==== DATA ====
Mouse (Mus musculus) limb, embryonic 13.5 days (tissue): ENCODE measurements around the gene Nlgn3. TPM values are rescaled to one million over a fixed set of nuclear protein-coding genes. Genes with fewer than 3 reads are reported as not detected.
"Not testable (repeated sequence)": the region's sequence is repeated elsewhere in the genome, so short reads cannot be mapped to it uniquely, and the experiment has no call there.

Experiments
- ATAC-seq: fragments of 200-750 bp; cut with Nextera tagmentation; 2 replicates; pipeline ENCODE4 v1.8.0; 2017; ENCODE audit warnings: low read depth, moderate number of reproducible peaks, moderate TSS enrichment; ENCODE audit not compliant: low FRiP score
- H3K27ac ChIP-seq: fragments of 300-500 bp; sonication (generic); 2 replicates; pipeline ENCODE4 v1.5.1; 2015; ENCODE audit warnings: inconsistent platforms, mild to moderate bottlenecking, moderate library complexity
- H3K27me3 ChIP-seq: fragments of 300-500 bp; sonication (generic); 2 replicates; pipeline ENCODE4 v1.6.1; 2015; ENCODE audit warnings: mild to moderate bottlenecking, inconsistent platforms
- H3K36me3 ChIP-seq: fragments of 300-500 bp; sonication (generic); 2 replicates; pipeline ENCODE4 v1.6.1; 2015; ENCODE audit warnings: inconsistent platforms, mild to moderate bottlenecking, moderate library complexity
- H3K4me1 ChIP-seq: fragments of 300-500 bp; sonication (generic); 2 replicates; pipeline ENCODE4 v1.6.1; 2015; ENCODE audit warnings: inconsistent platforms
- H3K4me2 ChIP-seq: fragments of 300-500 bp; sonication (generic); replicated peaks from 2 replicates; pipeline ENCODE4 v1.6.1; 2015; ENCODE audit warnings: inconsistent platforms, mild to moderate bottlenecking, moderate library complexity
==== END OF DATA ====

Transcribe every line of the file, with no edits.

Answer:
Mouse (Mus musculus) limb, embryonic 13.5 days (tissue): ENCODE measurements around the gene Nlgn3. TPM values are rescaled to one million over a fixed set of nuclear protein-coding genes. Genes with fewer than 3 reads are reported as not detected.
"Not testable (repeated sequence)": the region's sequence is repeated elsewhere in the genome, so short reads cannot be mapped to it uniquely, and the experiment has no call there.

Experiments
- ATAC-seq: fragments of 200-750 bp; cut with Nextera tagmentation; 2 replicates; pipeline ENCODE4 v1.8.0; 2017; ENCODE audit warnings: low read depth, moderate number of reproducible peaks, moderate TSS enrichment; ENCODE audit not compliant: low FRiP score
- H3K27ac ChIP-seq: fragments of 300-500 bp; sonication (generic); 2 replicates; pipeline ENCODE4 v1.5.1; 2015; ENCODE audit warnings: inconsistent platforms, mild to moderate bottlenecking, moderate library complexity
- H3K27me3 ChIP-seq: fragments of 300-500 bp; sonication (generic); 2 replicates; pipeline ENCODE4 v1.6.1; 2015; ENCODE audit warnings: mild to moderate bottlenecking, inconsistent platforms
- H3K36me3 ChIP-seq: fragments of 300-500 bp; sonication (generic); 2 replicates; pipeline ENCODE4 v1.6.1; 2015; ENCODE audit warnings: inconsistent platforms, mild to moderate bottlenecking, moderate library complexity
- H3K4me1 ChIP-seq: fragments of 300-500 bp; sonication (generic); 2 replicates; pipeline ENCODE4 v1.6.1; 2015; ENCODE audit warnings: inconsistent platforms
- H3K4me2 ChIP-seq: fragments of 300-500 bp; sonication (generic); replicated peaks from 2 replicates; pipeline ENCODE4 v1.6.1; 2015; ENCODE audit warnings: inconsistent platforms, mild to moderate bottlenecking, moderate library complexity